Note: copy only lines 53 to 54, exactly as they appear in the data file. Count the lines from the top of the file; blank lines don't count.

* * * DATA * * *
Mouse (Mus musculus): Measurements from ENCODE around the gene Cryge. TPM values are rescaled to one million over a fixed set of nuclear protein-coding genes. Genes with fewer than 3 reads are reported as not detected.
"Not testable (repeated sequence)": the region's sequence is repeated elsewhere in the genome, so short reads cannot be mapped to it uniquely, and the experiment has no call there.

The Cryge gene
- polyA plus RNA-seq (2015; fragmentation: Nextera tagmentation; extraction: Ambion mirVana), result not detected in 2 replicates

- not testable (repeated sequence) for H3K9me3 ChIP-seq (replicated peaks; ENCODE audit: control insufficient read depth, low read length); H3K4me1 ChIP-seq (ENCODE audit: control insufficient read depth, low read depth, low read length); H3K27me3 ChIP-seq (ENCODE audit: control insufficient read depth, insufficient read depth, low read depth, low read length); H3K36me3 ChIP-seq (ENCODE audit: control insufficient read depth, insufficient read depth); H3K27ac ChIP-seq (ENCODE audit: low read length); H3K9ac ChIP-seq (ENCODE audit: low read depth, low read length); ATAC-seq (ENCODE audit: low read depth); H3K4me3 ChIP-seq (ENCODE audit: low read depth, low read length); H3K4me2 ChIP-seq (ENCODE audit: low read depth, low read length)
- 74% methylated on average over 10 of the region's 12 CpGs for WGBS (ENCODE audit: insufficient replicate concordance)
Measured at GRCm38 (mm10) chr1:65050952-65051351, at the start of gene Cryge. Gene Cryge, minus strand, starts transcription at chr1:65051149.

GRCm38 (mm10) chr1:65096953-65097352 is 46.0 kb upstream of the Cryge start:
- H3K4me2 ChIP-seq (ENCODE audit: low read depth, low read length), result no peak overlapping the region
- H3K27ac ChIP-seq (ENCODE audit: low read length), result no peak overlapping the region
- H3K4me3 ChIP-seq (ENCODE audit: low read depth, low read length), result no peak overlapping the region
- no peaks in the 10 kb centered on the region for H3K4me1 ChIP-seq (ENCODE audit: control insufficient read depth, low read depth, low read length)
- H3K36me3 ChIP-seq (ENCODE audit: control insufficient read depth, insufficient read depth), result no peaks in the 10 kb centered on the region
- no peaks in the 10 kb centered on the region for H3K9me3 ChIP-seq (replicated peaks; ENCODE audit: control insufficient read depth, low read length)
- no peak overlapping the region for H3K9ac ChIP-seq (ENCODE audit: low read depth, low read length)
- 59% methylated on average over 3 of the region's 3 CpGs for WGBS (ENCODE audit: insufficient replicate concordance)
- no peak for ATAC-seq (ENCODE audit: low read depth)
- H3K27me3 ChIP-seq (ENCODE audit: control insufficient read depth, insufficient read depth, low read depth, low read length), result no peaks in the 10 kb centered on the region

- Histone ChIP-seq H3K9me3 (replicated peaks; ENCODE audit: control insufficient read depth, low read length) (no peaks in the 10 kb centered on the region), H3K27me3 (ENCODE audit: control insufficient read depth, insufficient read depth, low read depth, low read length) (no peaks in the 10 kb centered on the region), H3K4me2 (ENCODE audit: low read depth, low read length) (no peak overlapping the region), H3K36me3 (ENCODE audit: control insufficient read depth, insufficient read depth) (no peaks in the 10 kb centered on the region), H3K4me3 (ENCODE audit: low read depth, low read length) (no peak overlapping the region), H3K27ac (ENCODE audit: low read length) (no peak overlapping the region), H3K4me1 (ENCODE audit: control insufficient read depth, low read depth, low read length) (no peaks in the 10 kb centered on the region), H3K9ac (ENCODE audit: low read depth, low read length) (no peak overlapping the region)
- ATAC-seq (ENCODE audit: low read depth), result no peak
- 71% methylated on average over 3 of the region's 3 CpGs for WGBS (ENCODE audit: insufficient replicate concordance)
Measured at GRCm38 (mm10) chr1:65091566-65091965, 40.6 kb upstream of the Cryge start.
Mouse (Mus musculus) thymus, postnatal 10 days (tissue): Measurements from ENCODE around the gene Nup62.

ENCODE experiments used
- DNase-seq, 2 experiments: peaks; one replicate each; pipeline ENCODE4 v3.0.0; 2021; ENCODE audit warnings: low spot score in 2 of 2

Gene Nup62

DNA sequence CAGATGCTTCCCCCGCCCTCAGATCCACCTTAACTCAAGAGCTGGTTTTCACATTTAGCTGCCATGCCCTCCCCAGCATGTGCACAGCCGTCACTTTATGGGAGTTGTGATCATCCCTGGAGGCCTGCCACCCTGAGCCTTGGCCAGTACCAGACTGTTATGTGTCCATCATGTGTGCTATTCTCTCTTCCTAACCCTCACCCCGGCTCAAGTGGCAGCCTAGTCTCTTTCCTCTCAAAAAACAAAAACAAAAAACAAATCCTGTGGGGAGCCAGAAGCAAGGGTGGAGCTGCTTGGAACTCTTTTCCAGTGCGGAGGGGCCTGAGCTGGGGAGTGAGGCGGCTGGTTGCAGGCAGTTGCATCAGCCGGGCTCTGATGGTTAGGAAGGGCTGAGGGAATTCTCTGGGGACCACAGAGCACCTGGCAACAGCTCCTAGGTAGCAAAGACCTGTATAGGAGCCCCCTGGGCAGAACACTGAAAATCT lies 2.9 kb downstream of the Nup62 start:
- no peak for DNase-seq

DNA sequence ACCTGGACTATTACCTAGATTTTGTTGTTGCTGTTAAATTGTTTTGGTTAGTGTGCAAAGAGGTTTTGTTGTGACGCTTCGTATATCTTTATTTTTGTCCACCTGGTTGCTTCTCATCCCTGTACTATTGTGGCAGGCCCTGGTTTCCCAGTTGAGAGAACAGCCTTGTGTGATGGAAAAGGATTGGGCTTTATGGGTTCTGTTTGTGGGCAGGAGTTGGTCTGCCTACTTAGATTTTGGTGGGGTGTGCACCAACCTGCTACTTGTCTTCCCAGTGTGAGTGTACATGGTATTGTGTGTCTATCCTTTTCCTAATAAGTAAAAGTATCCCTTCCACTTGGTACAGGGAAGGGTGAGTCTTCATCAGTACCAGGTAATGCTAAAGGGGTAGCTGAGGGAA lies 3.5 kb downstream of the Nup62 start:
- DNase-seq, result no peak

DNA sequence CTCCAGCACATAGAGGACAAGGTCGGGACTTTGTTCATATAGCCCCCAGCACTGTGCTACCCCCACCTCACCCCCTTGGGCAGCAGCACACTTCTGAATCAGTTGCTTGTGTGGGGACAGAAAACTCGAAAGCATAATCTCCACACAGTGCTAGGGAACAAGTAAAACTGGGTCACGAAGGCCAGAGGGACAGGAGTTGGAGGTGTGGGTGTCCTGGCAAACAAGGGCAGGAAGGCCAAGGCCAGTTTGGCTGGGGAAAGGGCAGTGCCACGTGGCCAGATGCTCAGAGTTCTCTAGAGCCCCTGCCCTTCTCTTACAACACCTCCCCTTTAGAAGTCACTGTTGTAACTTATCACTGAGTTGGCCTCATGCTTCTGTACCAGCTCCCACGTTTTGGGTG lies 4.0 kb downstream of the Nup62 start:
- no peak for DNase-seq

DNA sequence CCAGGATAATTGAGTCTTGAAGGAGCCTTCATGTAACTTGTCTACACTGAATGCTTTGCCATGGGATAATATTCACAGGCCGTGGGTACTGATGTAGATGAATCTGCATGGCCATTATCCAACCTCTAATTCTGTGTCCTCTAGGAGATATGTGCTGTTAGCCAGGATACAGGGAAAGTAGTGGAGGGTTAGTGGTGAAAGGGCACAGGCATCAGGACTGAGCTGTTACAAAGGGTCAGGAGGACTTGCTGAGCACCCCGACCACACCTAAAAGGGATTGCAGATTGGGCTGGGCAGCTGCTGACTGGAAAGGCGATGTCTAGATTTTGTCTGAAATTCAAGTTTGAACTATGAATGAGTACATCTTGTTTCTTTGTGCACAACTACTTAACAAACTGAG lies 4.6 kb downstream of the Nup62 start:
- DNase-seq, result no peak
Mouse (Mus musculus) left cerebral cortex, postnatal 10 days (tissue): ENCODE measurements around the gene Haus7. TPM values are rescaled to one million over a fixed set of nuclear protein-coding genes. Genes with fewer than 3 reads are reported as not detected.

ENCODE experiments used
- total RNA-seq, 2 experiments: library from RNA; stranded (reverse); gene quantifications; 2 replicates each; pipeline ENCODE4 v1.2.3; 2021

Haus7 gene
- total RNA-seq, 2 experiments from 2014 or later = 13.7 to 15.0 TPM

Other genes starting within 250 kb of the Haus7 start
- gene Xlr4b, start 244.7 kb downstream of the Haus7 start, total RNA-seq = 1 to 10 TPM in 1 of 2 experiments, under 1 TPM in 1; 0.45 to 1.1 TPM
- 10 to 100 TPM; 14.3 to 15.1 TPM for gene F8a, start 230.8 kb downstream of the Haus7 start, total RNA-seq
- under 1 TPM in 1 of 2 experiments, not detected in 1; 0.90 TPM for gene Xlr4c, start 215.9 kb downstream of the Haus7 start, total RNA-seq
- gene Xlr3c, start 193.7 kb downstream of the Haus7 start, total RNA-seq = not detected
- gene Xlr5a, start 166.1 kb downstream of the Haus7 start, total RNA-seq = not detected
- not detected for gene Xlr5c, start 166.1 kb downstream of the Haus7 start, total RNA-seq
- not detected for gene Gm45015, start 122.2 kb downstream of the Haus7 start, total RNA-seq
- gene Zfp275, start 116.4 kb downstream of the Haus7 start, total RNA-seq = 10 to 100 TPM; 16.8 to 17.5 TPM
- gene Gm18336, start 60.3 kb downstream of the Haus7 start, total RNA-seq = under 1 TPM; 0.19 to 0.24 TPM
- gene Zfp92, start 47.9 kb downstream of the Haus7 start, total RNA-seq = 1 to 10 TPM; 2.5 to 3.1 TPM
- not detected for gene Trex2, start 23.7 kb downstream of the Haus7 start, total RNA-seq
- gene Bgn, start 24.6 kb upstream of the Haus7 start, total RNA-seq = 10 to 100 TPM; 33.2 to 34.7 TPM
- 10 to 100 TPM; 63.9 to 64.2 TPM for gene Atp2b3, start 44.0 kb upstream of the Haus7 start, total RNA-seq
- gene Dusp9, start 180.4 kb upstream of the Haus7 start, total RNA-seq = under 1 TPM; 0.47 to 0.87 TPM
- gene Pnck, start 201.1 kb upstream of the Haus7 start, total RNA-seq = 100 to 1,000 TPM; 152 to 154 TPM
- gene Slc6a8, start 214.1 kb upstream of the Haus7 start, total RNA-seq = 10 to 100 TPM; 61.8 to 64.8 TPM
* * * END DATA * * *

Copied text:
- 10 to 100 TPM; 63.9 to 64.2 TPM for gene Atp2b3, start 44.0 kb upstream of the Haus7 start, total RNA-seq
- gene Dusp9, start 180.4 kb upstream of the Haus7 start, total RNA-seq = under 1 TPM; 0.47 to 0.87 TPM